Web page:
Harris Tweed cloth - Clo Mor (Gaelic for ‘The Big Cloth’) – is the only fabric in the world governed by its own Act of Parliament and the only fabric produced in commercial quantities by truly traditional methods.
Harris Tweed has a rare character and beauty. Hundreds of distinctive patterns have been developed over centuries, each one unique, but unmistakably Harris Tweed.
Unusually, the wool is dyed before being spun, allowing a multitude of colours to be blended into the yarn, creating a cloth of great depth and complexity.
© Jack Flynn / Nick David
Just look closely to reveal the true nature of your Harris Tweed. There is an extensive catalogue of designs to delve into: from an array of plain twills, traditional herringbones to more complex plaids as well as fresh, unconventional, contemporary patterns. Harris Tweed Producers continue with clients to explore possibilities for each new season.
Tactile, soft, breathable, warm, colourful, sustainable and adaptable: the old image of coarse, scratchy, dour tweed simply does not exist these days. Harris Tweed retains its heritage of practicality and longevity whilst extolling all the qualities and virtues of a truly luxury fabric.
At the heart of the Harris Tweed industry is the relationship between the weavers and the mills.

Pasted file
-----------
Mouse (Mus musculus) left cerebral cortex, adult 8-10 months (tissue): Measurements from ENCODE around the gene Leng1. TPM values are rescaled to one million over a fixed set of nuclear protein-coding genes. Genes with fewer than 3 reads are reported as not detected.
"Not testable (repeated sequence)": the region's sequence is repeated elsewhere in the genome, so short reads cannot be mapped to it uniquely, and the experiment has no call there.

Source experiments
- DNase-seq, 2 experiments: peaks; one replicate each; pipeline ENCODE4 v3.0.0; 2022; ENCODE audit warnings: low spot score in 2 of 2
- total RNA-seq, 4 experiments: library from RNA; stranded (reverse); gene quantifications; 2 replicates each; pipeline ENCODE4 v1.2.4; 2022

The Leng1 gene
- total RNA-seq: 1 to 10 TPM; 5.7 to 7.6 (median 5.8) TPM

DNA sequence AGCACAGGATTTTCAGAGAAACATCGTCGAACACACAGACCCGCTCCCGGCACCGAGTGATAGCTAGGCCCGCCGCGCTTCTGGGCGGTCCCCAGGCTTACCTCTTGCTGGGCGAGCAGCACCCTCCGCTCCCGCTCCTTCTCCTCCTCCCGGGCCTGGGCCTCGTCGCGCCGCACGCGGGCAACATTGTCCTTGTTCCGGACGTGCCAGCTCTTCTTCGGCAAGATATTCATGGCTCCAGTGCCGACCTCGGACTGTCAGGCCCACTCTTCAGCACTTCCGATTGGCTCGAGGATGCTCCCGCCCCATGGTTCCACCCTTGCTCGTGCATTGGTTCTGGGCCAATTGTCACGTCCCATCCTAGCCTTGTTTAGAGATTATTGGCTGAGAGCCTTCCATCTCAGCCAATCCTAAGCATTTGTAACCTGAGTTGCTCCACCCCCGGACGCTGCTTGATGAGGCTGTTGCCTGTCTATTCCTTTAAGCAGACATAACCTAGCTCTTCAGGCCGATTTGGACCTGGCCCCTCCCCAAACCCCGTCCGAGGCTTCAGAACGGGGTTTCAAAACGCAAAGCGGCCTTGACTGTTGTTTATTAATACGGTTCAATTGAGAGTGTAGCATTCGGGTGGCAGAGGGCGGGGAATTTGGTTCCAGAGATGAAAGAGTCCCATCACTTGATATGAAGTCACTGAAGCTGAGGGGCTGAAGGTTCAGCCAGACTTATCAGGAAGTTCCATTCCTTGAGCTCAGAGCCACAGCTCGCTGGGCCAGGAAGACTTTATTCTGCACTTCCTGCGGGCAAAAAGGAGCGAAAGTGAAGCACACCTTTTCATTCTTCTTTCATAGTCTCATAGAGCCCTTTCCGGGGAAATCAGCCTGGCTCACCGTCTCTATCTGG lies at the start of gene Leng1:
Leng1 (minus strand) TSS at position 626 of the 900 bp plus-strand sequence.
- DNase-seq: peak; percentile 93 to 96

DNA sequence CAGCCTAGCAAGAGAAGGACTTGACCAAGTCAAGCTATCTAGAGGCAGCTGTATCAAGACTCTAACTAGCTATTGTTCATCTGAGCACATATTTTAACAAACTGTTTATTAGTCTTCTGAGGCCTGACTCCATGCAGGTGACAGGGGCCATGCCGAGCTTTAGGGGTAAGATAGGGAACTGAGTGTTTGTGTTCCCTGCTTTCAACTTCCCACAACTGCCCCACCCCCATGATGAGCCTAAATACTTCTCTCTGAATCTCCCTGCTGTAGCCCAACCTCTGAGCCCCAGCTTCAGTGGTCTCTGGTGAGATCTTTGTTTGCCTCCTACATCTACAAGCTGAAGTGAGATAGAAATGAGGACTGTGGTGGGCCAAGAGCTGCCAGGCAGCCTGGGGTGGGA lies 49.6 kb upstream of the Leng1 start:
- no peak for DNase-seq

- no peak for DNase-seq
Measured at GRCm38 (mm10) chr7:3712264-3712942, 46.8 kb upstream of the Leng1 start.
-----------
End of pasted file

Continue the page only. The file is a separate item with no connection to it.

The Harris Tweed weaver is an artisan, the master of the loom in the same way a musician is of their instrument. Each loom has its own sound and idiosyncrasies and only the weaver will know how to get the best from it. It can take a long time to ready the loom for weaving a new cloth. Once weaving, they may create as many as four metres of tweed per hour, watching constantly for flaws as they go.
However, the weaver is only part of the story. Without the skill of the millworkers, there would be no yarn to weave. Dozens of specialised jobs take place in the mill sheds. There are professional wool dyers and blenders, yarn spinners and warpers, cloth finishers and stampers and many more roles in between.
From croft to catwalk, the men and women of the islands take great pride in their work, the results of which can be seen in every piece of the Big Cloth that leaves their shores.